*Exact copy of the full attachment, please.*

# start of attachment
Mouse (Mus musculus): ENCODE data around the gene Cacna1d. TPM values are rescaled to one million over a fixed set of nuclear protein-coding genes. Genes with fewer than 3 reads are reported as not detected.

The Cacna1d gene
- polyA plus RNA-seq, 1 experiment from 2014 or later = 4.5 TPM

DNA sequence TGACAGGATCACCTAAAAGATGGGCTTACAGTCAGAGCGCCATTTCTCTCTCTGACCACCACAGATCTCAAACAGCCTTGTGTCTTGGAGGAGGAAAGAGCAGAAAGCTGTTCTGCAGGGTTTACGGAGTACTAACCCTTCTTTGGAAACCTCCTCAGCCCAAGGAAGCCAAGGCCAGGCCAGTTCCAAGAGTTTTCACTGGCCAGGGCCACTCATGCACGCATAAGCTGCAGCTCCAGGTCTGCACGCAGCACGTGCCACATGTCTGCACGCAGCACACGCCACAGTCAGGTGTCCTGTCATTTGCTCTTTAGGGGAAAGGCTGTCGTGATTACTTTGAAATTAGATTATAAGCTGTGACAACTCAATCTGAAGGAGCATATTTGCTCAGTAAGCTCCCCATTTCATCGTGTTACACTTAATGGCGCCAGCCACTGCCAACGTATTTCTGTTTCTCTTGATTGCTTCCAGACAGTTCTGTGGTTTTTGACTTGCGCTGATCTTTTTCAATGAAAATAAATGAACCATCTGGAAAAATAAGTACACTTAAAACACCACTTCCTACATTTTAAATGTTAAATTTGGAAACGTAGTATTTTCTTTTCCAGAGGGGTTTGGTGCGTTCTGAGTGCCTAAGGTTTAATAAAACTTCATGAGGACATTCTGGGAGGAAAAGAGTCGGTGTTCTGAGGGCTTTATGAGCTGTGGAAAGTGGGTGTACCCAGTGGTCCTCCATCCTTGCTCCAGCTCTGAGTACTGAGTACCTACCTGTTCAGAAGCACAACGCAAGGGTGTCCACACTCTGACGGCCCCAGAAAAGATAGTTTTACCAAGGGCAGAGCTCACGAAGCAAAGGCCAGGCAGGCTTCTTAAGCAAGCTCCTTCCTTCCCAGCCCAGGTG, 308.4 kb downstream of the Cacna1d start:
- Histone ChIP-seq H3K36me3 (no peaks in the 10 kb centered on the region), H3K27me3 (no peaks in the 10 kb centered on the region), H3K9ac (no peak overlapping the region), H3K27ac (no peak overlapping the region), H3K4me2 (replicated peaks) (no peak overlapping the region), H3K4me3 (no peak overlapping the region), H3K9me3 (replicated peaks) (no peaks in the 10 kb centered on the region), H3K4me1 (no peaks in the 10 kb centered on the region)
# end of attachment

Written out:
Mouse (Mus musculus): ENCODE data around the gene Cacna1d. TPM values are rescaled to one million over a fixed set of nuclear protein-coding genes. Genes with fewer than 3 reads are reported as not detected.

The Cacna1d gene
- polyA plus RNA-seq, 1 experiment from 2014 or later = 4.5 TPM

DNA sequence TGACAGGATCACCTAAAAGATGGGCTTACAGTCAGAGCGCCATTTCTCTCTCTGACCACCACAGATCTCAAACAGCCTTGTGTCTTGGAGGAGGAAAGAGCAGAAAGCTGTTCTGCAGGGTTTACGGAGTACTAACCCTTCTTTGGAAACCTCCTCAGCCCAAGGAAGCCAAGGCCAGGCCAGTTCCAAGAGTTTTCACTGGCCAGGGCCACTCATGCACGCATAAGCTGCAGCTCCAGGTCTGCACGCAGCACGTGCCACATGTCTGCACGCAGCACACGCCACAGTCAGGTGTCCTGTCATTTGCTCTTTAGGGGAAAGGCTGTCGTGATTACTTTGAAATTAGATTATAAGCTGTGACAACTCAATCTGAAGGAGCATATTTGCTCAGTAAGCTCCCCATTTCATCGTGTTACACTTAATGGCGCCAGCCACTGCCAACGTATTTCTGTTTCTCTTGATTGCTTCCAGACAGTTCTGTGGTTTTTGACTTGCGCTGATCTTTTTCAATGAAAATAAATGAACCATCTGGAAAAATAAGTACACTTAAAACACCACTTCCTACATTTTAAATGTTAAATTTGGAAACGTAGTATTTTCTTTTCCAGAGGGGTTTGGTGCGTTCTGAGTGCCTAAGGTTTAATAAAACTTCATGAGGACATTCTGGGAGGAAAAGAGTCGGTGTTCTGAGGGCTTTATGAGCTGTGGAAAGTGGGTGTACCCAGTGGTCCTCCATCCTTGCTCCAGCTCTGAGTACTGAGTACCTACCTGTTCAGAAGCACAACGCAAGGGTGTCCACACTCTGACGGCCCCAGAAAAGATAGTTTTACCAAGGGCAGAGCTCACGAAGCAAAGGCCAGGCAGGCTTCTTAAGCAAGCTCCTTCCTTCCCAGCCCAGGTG, 308.4 kb downstream of the Cacna1d start:
- Histone ChIP-seq H3K36me3 (no peaks in the 10 kb centered on the region), H3K27me3 (no peaks in the 10 kb centered on the region), H3K9ac (no peak overlapping the region), H3K27ac (no peak overlapping the region), H3K4me2 (replicated peaks) (no peak overlapping the region), H3K4me3 (no peak overlapping the region), H3K9me3 (replicated peaks) (no peaks in the 10 kb centered on the region), H3K4me1 (no peaks in the 10 kb centered on the region)